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Henderson et al point out the increasing approval of counselling as an effective intervention to treat or prevent the effects of stress at work by British judges, although they could use expert advice on this matter.1 In reaction to this development, they pose the rhetorical question: where to find evidence on the effectiveness of counselling. In stead of answering this question they grasp the opportunity to criticise the report of the British Association for Counselling.2 I totally agree with their criticism of the report. It is of low quality and does not provide reliable evidence on the effectiveness of counselling. However, I was surprised by the fact that the authors did not present reliable evidence that does exist on the topic. The question cannot be left unanswered. We gave an answer to an almost similar question in our article on evidence based medicine. We showed the feasibility of searching for evidence in Medline for practitioners of occupational health.3 We elaborated an example of a teacher with symptoms of burnout who wanted to know the best treatment for his condition. Our search resulted in at least one good review and one meta-analysis.4,5 The meta-analysis by van der Klink et al firmly concludes: “stress management interventions are effective and cognitive-behavioural interventions are more effective than the other intervention types”. This is in line with the earlier findings of the review by Murphy that we found as well.
From the authors’ editorial it can be inferred that they favour interventions such as a reduction of working hours or increasing staff numbers, more than counselling. This does sound sympathetic to me as well and it is in line with the principle of hierarchy of controls, which states that primary prevention is to be preferred to, for example, personal protective equipment.6 However, in our case, there is not much evidence that supports such an approach. This is partly due to a lack of studies in the area of organisational interventions. The organisational intervention studies that have been done, however, do not yield a significant effect size.5 On the other hand, there seems to be enough evidence to conclude that cognitive behavioural interventions are effective in counterbalancing the effects of stress at work. So, even when only reliable evidence is used, there is still much to support counselling in the sense of cognitive behavioural treatment. In addition, there is a systematic review in the Cochrane Library on counselling in primary care, which concludes that it is associated with a modest improvement in short term outcome compared to “usual care” and not associated with more costs.7 Based on this evidence I would not simply reject counselling as ineffective.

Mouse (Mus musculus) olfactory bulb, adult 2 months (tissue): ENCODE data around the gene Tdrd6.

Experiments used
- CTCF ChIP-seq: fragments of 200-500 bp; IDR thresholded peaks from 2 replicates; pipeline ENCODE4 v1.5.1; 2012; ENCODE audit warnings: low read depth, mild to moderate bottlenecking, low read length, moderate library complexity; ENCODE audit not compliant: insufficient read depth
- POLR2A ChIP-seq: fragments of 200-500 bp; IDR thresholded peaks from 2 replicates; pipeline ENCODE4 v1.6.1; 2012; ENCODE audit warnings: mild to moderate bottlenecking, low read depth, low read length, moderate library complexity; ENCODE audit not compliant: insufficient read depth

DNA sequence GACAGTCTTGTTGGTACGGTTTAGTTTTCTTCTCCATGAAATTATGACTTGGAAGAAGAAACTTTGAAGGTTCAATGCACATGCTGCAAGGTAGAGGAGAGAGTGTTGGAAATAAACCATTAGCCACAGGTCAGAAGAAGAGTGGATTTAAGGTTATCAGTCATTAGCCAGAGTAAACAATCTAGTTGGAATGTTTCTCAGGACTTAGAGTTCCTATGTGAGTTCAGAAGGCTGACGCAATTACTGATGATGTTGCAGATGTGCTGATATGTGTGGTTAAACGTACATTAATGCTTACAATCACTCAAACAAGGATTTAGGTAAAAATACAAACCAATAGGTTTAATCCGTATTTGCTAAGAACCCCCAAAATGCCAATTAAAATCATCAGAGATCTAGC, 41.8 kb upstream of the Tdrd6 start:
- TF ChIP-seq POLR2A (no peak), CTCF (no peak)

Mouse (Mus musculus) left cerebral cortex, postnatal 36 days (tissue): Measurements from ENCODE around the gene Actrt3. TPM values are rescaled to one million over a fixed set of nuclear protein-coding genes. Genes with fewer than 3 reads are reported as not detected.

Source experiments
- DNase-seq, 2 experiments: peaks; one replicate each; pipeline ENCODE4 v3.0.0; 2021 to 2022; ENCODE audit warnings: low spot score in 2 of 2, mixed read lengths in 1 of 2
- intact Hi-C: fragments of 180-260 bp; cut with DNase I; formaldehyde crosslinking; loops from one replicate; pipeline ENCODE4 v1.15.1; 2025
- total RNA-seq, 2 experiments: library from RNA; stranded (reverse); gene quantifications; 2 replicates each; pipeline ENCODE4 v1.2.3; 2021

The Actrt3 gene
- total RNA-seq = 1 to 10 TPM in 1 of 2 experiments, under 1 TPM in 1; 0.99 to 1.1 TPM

This case illustrates that, in occupational health in general, there is a lack of awareness of the existence of evidence on effective interventions. That is the main reason why we are in the process of developing an Occupational Health Field within the Cochrane Collaboration. The Cochrane Collaboration is an international organisation, dedicated to making up-to-date, accurate information about the effects of healthcare readily available worldwide. Have a look at www.cochrane.org for more details.
We hope that, in the near future, the Occupational Health Field will fulfil its promises and will simplify the finding of evidence on occupational health interventions like counselling.
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